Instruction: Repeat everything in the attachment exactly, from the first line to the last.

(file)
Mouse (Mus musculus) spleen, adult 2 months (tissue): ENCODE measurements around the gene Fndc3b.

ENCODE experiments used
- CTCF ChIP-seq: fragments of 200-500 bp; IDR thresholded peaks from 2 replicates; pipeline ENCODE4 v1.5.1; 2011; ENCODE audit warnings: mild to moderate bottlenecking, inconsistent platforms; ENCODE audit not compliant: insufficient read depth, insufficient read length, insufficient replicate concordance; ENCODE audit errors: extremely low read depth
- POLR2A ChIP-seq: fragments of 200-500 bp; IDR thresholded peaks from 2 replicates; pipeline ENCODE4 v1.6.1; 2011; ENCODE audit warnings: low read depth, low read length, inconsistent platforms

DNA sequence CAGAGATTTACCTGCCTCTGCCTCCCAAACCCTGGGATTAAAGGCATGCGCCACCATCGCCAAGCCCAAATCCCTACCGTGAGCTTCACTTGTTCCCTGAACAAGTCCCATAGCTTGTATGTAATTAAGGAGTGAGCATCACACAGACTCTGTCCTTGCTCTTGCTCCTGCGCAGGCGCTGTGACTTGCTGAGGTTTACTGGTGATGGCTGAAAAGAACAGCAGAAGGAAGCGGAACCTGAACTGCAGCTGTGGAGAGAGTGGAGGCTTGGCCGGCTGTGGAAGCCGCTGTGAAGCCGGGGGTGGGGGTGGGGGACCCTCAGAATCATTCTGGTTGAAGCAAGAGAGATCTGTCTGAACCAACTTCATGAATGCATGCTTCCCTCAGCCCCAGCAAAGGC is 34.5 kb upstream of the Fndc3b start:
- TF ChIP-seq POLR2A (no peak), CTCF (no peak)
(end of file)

Mouse (Mus musculus) spleen, adult 2 months (tissue): ENCODE measurements around the gene Fndc3b.

ENCODE experiments used
- CTCF ChIP-seq: fragments of 200-500 bp; IDR thresholded peaks from 2 replicates; pipeline ENCODE4 v1.5.1; 2011; ENCODE audit warnings: mild to moderate bottlenecking, inconsistent platforms; ENCODE audit not compliant: insufficient read depth, insufficient read length, insufficient replicate concordance; ENCODE audit errors: extremely low read depth
- POLR2A ChIP-seq: fragments of 200-500 bp; IDR thresholded peaks from 2 replicates; pipeline ENCODE4 v1.6.1; 2011; ENCODE audit warnings: low read depth, low read length, inconsistent platforms

DNA sequence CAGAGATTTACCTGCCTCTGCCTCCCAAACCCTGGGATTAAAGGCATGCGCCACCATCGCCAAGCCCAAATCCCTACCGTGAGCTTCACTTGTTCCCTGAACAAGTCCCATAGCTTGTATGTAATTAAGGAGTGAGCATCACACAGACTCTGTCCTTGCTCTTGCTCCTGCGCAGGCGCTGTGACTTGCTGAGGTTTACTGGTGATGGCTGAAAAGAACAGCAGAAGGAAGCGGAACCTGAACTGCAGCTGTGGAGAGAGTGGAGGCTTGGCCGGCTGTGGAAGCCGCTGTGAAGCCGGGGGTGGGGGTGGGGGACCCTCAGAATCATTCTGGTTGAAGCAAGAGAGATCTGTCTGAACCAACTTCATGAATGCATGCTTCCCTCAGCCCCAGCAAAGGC is 34.5 kb upstream of the Fndc3b start:
- TF ChIP-seq POLR2A (no peak), CTCF (no peak)